HFHT's Practising Wisely Newsletter
For the whole healthcare team.
Issue 41: Breast Cancer Screening Part II
November 7, 2017
Discussion about breast cancer screening will take place long after the end of October's Breast Cancer Awareness month. What kind of information do you share with patients? Below you can find a summary of some patient-friendly resources that highlight the evidence surrounding outcomes related to mammography, and how to make decisions about breast cancer screening with your patients.

Links to all articles are available in our Quick Links section.
"Routine mammograms do not save lives: The research is clear" (The National Post, 2017)
Author Anne Kearney, who is an Associate Professor of Nursing at Memorial University offers a simple review of factors to look at when considering a screening mammogram, based on the premise that over time there is increasing evidence that mammography screening may not be as beneficial as once thought. Additionally, Ms. Kearney's review of the websites of 12 breast screening programs in Canada shows that no program is offering balanced information on their website to support an informed decision.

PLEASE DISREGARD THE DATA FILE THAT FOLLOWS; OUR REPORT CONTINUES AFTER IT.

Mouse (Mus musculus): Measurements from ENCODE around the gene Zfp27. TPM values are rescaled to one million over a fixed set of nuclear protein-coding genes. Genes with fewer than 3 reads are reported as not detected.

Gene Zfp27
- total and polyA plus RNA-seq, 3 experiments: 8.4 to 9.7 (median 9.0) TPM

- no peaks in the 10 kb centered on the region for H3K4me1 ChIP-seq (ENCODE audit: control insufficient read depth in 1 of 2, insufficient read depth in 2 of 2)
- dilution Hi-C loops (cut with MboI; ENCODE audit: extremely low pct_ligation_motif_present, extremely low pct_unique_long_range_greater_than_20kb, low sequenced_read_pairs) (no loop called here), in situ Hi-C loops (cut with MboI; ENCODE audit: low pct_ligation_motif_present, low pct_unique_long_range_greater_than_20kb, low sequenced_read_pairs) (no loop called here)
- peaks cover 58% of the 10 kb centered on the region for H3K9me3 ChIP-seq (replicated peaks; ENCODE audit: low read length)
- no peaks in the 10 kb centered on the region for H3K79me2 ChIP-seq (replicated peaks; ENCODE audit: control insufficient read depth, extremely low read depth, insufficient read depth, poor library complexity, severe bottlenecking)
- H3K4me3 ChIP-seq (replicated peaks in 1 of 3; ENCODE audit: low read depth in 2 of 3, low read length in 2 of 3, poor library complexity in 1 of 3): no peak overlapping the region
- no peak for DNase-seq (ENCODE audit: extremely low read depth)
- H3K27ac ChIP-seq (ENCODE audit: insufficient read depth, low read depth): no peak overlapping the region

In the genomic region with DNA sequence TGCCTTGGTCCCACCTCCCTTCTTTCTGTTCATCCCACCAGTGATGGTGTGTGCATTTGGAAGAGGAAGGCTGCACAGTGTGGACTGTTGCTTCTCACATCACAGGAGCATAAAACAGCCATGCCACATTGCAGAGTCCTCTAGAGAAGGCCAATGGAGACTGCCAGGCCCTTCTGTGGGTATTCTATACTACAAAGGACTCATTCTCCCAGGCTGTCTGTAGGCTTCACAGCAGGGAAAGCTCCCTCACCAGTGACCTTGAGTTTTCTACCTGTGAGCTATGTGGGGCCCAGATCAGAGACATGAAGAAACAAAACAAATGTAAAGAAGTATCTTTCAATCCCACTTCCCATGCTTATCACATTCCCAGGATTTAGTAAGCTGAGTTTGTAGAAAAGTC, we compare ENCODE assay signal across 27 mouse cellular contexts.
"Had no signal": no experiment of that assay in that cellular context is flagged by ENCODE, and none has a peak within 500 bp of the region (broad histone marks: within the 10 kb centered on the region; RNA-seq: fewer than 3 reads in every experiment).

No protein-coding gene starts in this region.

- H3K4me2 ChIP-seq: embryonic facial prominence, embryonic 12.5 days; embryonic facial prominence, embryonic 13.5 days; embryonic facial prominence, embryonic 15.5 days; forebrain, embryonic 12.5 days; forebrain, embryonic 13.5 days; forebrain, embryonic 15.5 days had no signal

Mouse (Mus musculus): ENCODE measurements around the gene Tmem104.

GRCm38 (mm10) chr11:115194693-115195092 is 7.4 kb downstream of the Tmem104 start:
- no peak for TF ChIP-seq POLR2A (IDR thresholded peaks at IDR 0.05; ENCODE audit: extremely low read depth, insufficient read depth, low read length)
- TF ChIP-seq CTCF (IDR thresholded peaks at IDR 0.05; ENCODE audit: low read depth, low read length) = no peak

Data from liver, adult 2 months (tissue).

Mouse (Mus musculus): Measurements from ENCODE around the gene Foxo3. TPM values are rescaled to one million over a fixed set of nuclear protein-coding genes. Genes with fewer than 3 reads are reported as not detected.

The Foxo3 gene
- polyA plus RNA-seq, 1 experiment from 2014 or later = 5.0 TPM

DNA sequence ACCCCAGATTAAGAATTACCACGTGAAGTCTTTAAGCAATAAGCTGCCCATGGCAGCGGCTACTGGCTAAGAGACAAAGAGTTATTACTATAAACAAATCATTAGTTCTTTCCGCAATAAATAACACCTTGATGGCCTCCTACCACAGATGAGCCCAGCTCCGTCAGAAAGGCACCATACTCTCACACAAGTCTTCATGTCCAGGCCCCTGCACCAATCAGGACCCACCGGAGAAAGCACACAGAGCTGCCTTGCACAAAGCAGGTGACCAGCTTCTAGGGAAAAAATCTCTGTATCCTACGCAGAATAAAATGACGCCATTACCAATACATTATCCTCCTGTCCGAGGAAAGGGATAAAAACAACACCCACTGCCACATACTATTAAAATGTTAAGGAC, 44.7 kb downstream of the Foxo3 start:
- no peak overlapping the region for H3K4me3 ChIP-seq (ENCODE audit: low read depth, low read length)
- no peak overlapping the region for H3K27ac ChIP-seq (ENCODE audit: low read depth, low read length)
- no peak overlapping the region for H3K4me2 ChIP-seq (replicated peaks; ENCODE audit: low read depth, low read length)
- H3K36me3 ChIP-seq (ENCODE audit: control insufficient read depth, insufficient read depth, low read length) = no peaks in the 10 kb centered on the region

"Why mammograms haven't cut cancer deaths explained in 500 words" (Vox, 2016)
In her article, author Julia Belluz, concludes that "while mass mammography programs targeting all women may be delivering more harms than benefits and should therefore be reconsidered, it doesn't mean that no one should get screened."
Other Resources and Patient Handouts:
Dr. Meghan Davis, who is Regional Primary Care Lead Cancer Screening, Cancer Care Ontario, and an HFHT Family Physician, shared some helpful decision making tools to use with patients between the ages of 40 and 49 , 50 to 69 , and 70 to 74 , as well as a requisition that outlines considerations for screening high-risk women .

Although The Canadian Task Force on Preventive Health Care still recommends that women aged 50 to 74 get regular mammography screening, they are updating their breast screening recommendations this year and reflections on the latest evidence may change this.
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